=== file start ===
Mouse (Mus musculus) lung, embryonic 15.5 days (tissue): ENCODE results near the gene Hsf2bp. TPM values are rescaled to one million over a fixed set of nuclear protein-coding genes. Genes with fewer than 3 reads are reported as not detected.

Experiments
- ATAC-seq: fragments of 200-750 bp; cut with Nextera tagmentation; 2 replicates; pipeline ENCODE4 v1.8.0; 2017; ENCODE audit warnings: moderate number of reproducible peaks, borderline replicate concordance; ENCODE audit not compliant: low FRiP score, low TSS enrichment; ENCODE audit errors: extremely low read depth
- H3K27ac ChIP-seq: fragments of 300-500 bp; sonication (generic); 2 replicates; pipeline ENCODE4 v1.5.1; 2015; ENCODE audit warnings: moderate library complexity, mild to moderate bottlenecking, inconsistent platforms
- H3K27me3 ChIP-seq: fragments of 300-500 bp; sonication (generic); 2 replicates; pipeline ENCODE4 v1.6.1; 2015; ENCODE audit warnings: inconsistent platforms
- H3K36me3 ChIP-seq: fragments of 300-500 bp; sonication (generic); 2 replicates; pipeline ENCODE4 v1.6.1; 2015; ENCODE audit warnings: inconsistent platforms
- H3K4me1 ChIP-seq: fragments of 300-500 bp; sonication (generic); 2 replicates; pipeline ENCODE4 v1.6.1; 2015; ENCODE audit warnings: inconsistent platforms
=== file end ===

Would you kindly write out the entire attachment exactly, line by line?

Mouse (Mus musculus) lung, embryonic 15.5 days (tissue): ENCODE results near the gene Hsf2bp. TPM values are rescaled to one million over a fixed set of nuclear protein-coding genes. Genes with fewer than 3 reads are reported as not detected.

Experiments
- ATAC-seq: fragments of 200-750 bp; cut with Nextera tagmentation; 2 replicates; pipeline ENCODE4 v1.8.0; 2017; ENCODE audit warnings: moderate number of reproducible peaks, borderline replicate concordance; ENCODE audit not compliant: low FRiP score, low TSS enrichment; ENCODE audit errors: extremely low read depth
- H3K27ac ChIP-seq: fragments of 300-500 bp; sonication (generic); 2 replicates; pipeline ENCODE4 v1.5.1; 2015; ENCODE audit warnings: moderate library complexity, mild to moderate bottlenecking, inconsistent platforms
- H3K27me3 ChIP-seq: fragments of 300-500 bp; sonication (generic); 2 replicates; pipeline ENCODE4 v1.6.1; 2015; ENCODE audit warnings: inconsistent platforms
- H3K36me3 ChIP-seq: fragments of 300-500 bp; sonication (generic); 2 replicates; pipeline ENCODE4 v1.6.1; 2015; ENCODE audit warnings: inconsistent platforms
- H3K4me1 ChIP-seq: fragments of 300-500 bp; sonication (generic); 2 replicates; pipeline ENCODE4 v1.6.1; 2015; ENCODE audit warnings: inconsistent platforms